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What I learned from a McDonald's Manager

Noah Kagan
Noah Kagan

October 18, 2014

I met with Josh, one of our members, while traveling in Australia and he told me his amazing story

While traveling Australia and New Zealand last month I got to meet some really great people and learn some new things.

Fun fact: Australian’s don't actually drink Foster’s beer!

One of the most memorable people I met was Joshua Chapman, who lives in a small town in the middle of New Zealand.

Josh is a member of our How To Make a $1,000 a Month Business course and like most of our members, has a day job. And not just any day job, he runs a popular restaurant called Silver Spoon.

Josh and I hanging out at his restaurant

Josh and I hanging out at his restaurant.

While eating at his restaurant, Josh told me his story of working at McDonald’s and how he got to where he is today.

Josh dropped out of high school and his dad told him he had to get a job. So he chose McDonald’s to learn how to run a business and be a successful manager.

Within 5 years of HARD work, Josh was overseeing 70 people and 2 stores. Hell yeah Josh!

He learned how everything had a system. There was even a method and checklist for cleaning the toilet. When doing anything within the business there was a system so variabilities and talent were less important. All of that added up to a consistent experience with every customer.

After McDonald’s, Josh bought a restaurant that had just gone out of business and has since built it into a successful and profitable restaurant.

There were 4 lessons that Josh taught me about his restaurant that can be applied to ALL businesses:

1. Remove EVERYTHING that’s non-essential. Many customers requested French Toast so Josh spent months adding it to the menu and trying to get people to buy it. But they didn't actually buy it ... so eventually he cut it. Focus on what customers actually buy.

2. What matters gets measured. Josh's restaurant, like many restaurants, had a baked goods counter as you walked in. What he noticed while reviewing his numbers each month was that those customers come in, spend $3, and leave. The overall profit was pretty insignificant and it took time away from his staff helping the lunch customers (the profitable ones). He then removed the baked goods for a month to see what happened to revenue. It wasn't adding, so he cut it.

3. Implement systems. Systems reduce variability and ensure consistency throughout your business. Josh learned this at McDonald’s with all of it's checklists.

4. Learn and iterate from your customers. Josh was really smart and left feedback cards on every one of his tables. At the end of the meals it helped customers re-enforce how great the meal was, provide suggestions for improvement and their contact information. They documented all of this and reviewed the suggestions that people wanted. The business was continually getting better.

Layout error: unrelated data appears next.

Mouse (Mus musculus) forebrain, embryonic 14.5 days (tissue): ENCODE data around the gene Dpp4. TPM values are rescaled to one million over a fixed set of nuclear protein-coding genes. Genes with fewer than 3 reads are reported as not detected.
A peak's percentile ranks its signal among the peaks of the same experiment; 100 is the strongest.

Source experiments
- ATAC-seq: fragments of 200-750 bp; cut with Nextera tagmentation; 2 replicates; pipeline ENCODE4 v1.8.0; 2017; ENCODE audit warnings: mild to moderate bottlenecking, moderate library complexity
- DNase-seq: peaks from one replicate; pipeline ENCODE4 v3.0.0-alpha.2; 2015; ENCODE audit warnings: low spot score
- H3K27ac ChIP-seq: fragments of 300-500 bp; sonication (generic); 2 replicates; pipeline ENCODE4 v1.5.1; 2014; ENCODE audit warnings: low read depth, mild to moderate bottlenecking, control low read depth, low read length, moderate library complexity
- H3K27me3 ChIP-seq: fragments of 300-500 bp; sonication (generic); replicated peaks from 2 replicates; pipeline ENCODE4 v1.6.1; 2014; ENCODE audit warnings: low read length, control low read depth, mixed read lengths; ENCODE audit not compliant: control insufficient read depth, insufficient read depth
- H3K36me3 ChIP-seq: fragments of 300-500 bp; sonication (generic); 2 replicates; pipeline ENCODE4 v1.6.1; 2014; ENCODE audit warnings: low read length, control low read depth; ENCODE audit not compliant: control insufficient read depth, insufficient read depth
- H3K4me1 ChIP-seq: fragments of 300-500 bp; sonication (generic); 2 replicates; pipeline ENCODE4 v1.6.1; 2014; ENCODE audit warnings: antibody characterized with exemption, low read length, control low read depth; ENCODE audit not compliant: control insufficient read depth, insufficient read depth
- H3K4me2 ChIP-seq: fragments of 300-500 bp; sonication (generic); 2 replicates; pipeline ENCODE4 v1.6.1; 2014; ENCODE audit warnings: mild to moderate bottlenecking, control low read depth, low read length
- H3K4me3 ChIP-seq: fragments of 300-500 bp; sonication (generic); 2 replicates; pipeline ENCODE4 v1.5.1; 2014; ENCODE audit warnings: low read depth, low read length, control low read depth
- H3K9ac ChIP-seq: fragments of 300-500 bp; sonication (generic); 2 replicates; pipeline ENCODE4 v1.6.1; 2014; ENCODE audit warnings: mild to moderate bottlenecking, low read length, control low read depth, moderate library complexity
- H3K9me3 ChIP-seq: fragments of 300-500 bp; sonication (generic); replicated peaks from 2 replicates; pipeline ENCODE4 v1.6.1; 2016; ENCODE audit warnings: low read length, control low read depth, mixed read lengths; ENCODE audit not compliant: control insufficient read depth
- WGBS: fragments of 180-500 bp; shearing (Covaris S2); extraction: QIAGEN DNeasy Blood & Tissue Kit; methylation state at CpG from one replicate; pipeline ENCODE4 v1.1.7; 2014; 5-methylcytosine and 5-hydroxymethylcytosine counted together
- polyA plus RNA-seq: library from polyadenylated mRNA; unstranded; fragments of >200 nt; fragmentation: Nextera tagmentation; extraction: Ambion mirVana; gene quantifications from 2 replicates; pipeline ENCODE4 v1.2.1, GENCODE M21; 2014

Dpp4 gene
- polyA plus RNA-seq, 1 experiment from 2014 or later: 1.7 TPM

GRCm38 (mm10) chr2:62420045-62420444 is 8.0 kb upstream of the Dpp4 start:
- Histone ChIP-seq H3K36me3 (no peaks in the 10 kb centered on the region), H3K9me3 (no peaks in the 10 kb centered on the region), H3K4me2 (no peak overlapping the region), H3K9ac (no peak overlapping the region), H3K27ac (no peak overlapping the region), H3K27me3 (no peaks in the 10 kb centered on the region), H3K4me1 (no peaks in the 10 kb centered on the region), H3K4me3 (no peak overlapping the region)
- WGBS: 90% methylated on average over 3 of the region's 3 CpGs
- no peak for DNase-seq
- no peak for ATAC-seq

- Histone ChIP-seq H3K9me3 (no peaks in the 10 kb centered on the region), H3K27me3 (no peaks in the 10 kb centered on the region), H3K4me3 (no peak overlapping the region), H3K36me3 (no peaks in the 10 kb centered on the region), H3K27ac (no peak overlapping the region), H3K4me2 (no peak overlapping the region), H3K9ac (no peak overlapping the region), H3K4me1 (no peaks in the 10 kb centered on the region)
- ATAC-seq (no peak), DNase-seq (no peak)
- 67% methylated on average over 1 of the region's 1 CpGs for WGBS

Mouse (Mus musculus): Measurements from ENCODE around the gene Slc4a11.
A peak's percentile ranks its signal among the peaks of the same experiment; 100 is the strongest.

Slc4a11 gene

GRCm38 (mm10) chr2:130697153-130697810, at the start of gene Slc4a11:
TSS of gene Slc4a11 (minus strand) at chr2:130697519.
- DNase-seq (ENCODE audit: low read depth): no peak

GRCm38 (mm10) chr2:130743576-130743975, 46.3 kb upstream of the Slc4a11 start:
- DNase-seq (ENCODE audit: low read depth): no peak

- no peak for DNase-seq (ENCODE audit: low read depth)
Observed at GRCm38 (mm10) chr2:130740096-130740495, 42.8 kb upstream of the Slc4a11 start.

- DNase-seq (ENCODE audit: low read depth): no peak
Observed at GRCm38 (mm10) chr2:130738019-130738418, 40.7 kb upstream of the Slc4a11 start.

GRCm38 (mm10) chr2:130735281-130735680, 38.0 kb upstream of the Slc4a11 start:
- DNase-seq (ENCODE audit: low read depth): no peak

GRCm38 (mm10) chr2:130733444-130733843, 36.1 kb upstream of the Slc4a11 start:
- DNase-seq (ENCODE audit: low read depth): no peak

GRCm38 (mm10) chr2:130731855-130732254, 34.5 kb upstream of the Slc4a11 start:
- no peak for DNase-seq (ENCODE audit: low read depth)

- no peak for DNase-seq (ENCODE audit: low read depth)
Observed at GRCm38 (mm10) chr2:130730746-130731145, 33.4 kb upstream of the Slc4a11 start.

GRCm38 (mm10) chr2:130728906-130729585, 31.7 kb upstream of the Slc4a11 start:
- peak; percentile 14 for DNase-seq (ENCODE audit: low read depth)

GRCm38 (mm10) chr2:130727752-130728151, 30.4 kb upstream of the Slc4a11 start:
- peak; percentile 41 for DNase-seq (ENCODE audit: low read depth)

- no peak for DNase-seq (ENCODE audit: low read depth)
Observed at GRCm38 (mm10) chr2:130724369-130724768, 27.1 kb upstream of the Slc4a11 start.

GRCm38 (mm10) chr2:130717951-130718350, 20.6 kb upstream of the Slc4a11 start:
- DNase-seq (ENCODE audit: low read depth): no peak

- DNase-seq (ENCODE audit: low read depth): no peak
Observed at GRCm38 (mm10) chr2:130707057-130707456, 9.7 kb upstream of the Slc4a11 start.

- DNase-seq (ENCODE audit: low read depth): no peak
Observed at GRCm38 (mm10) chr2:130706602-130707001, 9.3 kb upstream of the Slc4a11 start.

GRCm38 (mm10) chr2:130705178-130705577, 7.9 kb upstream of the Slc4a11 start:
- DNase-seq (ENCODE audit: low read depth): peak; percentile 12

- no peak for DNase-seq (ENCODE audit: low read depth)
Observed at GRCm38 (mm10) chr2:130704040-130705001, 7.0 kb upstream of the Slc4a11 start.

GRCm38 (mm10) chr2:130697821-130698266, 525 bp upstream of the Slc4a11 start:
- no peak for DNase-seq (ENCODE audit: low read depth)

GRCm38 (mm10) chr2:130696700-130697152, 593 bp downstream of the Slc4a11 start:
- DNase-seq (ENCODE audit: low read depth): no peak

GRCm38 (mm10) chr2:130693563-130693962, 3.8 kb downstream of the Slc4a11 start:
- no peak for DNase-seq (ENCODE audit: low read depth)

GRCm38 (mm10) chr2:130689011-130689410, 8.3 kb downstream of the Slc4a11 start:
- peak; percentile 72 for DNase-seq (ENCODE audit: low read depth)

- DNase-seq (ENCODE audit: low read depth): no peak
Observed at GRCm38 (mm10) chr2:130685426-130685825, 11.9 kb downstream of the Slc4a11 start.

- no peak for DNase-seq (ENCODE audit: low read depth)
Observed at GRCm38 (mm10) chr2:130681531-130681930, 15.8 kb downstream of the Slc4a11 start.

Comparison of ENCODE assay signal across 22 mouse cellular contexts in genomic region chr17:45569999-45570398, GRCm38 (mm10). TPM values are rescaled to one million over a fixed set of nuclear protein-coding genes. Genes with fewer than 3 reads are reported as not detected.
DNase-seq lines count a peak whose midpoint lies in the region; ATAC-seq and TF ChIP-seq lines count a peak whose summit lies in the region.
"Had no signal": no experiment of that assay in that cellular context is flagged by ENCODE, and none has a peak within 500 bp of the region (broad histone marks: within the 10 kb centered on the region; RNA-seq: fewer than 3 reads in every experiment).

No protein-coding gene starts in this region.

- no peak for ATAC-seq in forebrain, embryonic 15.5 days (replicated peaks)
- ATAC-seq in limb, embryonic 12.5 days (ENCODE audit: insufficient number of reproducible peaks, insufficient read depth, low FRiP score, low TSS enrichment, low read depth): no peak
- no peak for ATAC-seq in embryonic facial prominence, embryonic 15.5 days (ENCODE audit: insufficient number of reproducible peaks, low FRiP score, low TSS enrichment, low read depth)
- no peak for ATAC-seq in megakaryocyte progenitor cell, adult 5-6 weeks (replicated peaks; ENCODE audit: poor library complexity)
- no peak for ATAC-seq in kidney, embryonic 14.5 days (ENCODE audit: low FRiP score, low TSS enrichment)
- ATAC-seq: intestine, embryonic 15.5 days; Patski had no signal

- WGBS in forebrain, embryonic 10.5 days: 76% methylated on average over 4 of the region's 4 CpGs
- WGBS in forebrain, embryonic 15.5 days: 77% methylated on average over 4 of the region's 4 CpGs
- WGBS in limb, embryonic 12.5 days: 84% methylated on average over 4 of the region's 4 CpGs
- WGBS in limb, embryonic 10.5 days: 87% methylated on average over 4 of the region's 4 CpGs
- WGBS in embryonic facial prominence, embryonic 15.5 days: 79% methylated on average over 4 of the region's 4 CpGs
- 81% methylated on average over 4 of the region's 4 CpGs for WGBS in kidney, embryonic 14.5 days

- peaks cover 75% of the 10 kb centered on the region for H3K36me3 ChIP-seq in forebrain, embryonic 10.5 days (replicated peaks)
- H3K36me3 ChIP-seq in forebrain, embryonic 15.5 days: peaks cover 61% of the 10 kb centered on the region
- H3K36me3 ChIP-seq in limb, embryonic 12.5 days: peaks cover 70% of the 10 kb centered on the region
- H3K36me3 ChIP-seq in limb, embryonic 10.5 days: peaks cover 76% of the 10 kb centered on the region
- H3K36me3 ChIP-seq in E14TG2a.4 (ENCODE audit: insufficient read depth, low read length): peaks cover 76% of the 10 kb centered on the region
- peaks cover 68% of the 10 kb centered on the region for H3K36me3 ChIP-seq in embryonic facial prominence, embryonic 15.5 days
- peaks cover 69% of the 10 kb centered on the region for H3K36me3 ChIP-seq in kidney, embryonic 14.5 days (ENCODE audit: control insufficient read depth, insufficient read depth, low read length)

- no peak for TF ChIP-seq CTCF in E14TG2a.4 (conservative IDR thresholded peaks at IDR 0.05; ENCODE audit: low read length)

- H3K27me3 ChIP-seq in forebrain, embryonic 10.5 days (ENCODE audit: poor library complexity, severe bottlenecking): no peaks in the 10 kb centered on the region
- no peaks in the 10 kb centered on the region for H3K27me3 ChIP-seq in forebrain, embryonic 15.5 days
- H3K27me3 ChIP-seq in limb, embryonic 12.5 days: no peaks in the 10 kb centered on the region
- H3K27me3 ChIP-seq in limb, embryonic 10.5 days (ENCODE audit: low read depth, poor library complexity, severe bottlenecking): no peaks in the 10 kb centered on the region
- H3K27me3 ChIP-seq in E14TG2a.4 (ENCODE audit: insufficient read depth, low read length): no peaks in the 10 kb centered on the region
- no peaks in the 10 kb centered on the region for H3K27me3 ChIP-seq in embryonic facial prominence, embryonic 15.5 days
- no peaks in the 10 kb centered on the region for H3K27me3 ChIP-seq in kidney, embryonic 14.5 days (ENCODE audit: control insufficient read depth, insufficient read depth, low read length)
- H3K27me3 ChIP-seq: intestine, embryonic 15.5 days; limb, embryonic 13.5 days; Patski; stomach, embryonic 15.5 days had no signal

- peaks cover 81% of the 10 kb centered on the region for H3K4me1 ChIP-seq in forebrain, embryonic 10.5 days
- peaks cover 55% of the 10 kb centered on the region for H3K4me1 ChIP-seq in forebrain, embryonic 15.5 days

Here I was getting schooled by someone that’s taking my course on how to start a business. You never know where you are going to learn something. But I was able to teach Josh 3 things that can apply to all businesses.

1. Your customers WANT to hear from you. Josh had collected over 1,000 peoples email addresses from his feedback form. He hadn’t contacted them ONCE. This was the same case at AppSumo. We didn’t email every deal cause I felt bad showing up in people’s inbox. Surprisingly I tried it out and people didn’t unsubscribe. Not only that, but they were also asking when the next email was coming.

2. Just focus on 1 person. Josh wanted to show others how he created a profitable restaurant. He was worried about scaling, internet marketing, etc. Instead we discussed just focusing on one restaurant locally that he could help. Most people get so overwhelmed with scaling that it stops them from ever starting.

3. Document your process/teaching. Say you want to create an online course. Most people get SO caught up with all the technical mumbo-jumbo. That’s never the issue ... the issue is getting customers. Just help someone and record the process of what you did. Now you have a process you can try with another person.

If you've tried to start a business but failed ... I want to help you.

Join the How To Make A $1,000 A Month Business course today and we’ll show you the blueprint to starting your business, give you the personal support you need, and connect you with a community of others like you making the lifestyle they want.

How To Make a $1,000 a Month Business Monthly Plan

  • Interactive assignments teaching you everything from failure to validating your business.
  • Access to a proprietary online web tool to help make sure you are on track.
  • Access to the online wantrepreneur community.
  • 60-day money back guarantee. No matter the reason.

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